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Bartholomew publishes Christian ministry music and is a volunteer national spokesperson and the opening act for "Mission: PreBorn" concerts. Bartholomew wrote a pro-life song, “What Was Your Name,” produced a video for the song, and created an account with YouTube, agreeing to be bound by its terms of service. Bartholomew uploaded the video to YouTube, which assigned a URL so that it could be viewed on the internet. Bartholomew publicly shared the URL. By the time YouTube removed it, she claims, the video had been viewed over 30,000 times. The URL for Bartholomew’s video opened an internet page with the image of a distressed face and a statement: This video has been removed because its content violated YouTube’s Terms of Service.’ The screen did not refer to Bartholomew. It contained a hyperlink to a list of examples and tips, YouTube’s “Community Guideline Tips.” Bartholomew sued, claiming that the statement and the Guidelines harmed her reputation (libel per quod). The court of appeal affirmed dismissal, reasoning that, given the breadth of YouTube’s terms of service, and even taking into consideration Bartholomew’s profession, the statement cannot be deemed to subject her to “hatred, contempt, ridicule, or obloquy, or [cause her] to be shunned or avoided” or tend to “injure [her] in [her] occupation.” View "Bartholomew v. YouTube, LLC" on Justia Law

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After receiving the answer to two certified questions from the Nevada Supreme Court, the Second Circuit affirmed the district court's dismissal of plaintiff's defamation suit. The Nevada Supreme Court held that a hyperlink to source material about a judicial proceeding may suffice as a report within the common law fair report privilege, and that the online petition, as it existed when plaintiff's complaint was filed, fell within the purview of Nevada's fair report privilege. The state court also held that, pursuant to Delucchi v. Songer, 396 P.3d 826 (Nev. 2017), Nevada's anti-SLAPP statute covers communication that is aimed at procuring any governmental or electoral action, result or outcome which is truthful or is made without knowledge of its falsehood, even if that communication was not addressed to a government agency. In this case, plaintiff failed to allege knowledge of falsity, much less facts to support such a conclusion. Therefore, the court affirmed the district court's denial of plaintiff's request for additional discovery and the district court's application of the anti‐SLAPP statute to this case. View "Adelson v. Harris" on Justia Law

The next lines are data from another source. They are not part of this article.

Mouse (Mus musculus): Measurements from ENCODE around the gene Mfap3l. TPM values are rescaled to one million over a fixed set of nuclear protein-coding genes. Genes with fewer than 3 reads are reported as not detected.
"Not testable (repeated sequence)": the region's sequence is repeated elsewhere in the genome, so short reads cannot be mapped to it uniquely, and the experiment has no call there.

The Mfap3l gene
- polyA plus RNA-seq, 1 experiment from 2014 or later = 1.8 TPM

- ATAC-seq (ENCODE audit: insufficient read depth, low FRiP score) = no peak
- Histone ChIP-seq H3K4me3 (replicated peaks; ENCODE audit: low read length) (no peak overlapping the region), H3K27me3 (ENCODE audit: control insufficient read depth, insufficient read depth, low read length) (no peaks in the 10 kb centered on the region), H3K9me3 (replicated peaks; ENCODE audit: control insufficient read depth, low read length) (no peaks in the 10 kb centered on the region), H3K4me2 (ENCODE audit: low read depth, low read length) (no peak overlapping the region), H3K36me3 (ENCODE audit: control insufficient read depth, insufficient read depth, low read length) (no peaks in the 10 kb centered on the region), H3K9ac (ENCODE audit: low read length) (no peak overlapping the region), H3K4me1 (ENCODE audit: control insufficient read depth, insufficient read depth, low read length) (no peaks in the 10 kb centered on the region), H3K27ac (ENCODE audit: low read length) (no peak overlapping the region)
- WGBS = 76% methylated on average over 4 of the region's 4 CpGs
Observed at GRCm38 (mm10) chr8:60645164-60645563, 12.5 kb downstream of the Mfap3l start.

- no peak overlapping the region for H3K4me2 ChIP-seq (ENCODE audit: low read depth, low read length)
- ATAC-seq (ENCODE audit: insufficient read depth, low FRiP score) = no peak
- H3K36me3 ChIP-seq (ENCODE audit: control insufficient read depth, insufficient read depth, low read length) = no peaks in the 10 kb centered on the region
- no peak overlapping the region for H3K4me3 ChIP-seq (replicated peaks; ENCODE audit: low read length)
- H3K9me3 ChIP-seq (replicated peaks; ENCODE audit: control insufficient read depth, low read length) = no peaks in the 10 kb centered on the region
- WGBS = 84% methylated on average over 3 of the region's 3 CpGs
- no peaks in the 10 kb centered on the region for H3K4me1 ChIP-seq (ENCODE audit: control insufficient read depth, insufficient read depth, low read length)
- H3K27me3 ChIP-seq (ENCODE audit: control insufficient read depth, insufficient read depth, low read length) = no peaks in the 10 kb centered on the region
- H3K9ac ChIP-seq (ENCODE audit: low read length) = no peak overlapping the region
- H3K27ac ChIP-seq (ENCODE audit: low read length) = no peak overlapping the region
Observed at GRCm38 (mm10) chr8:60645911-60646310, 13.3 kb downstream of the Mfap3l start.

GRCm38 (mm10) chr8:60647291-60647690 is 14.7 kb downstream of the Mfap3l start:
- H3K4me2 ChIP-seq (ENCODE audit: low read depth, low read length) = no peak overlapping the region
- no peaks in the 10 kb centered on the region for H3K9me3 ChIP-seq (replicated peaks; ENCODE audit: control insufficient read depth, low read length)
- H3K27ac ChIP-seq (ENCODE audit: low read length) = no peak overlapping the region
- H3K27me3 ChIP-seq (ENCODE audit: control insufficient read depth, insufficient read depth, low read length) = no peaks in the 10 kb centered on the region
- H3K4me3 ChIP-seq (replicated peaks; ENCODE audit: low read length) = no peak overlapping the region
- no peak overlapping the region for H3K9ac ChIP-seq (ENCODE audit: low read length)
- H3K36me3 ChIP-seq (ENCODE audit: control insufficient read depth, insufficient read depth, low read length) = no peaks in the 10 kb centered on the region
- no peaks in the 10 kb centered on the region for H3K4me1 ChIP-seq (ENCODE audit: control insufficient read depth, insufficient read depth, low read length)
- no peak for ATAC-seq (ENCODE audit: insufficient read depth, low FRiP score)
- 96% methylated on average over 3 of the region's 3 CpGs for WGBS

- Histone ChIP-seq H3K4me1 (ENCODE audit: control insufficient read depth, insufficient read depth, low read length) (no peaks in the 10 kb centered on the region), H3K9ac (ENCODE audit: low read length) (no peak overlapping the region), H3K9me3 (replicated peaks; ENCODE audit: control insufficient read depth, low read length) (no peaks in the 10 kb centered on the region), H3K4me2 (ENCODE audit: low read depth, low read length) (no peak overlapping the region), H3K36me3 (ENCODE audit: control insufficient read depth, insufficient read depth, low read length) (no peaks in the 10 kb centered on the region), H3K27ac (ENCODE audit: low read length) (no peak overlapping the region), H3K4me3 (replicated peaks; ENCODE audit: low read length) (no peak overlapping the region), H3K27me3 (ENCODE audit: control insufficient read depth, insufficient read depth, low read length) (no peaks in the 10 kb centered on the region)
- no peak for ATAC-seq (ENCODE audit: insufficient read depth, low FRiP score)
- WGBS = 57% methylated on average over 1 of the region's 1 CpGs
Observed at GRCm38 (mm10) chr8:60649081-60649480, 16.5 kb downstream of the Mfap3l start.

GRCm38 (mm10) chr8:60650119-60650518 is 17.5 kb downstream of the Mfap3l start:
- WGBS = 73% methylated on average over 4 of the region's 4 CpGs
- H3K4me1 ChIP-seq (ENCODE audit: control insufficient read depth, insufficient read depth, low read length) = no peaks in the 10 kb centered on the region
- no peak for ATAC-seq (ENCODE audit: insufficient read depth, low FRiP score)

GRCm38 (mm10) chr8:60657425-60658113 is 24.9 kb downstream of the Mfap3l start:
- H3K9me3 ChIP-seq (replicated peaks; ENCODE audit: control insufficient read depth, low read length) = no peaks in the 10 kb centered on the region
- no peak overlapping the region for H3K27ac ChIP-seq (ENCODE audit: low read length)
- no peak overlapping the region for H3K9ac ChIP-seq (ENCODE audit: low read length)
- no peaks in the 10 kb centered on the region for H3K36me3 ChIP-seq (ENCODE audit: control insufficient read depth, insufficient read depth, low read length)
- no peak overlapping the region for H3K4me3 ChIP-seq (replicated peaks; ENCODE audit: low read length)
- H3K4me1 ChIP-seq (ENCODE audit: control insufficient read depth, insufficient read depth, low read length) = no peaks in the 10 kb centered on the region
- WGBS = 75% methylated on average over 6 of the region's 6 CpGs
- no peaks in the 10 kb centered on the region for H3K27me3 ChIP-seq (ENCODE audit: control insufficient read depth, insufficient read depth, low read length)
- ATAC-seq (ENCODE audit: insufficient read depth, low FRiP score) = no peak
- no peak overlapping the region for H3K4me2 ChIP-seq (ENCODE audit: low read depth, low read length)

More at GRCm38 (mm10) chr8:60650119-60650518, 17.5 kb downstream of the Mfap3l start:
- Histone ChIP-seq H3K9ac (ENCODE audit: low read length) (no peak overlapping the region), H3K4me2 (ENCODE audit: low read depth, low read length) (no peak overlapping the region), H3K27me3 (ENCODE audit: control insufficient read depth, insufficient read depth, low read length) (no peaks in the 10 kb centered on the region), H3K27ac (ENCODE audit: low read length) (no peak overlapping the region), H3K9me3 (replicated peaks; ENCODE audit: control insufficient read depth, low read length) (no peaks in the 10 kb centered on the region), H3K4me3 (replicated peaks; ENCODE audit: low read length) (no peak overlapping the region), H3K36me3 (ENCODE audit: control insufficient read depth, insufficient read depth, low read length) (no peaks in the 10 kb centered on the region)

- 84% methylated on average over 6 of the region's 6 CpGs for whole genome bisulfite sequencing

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Team sells materials to help individuals profit in multi-level marketing businesses. Doe anonymously runs the “Amthrax” blog, in which he criticizes multi-level marketing companies and Team. Doe posted a hyperlink to a downloadable copy of the entirety of “The Team Builder’s Textbook,” copyrighted by Team. After Team served the blog’s host with a take-down notice under the Digital Millennium Copyright Act, 17 U.S.C. 512, Doe removed the hyperlink. Team filed suit, seeking only injunctive relief and that the court identify Doe. Doe asserted fair-use and copyright-misuse defenses and that he has a First Amendment right to speak anonymously. The court ultimately entered summary judgment for Team, found that unmasking Doe “was unnecessary to ensure that defendant would not engage in future infringement” and that “defendant has already declared ... that he has complied with the proposed injunctive relief” by destroying the copies of the Textbook in his possession such that “no further injunctive relief is necessary.” The Sixth Circuit remanded with respect to unmasking Doe; the district court failed to recognize the presumption in favor of open judicial records. View "Signature Management Team, LLC v. Doe" on Justia Law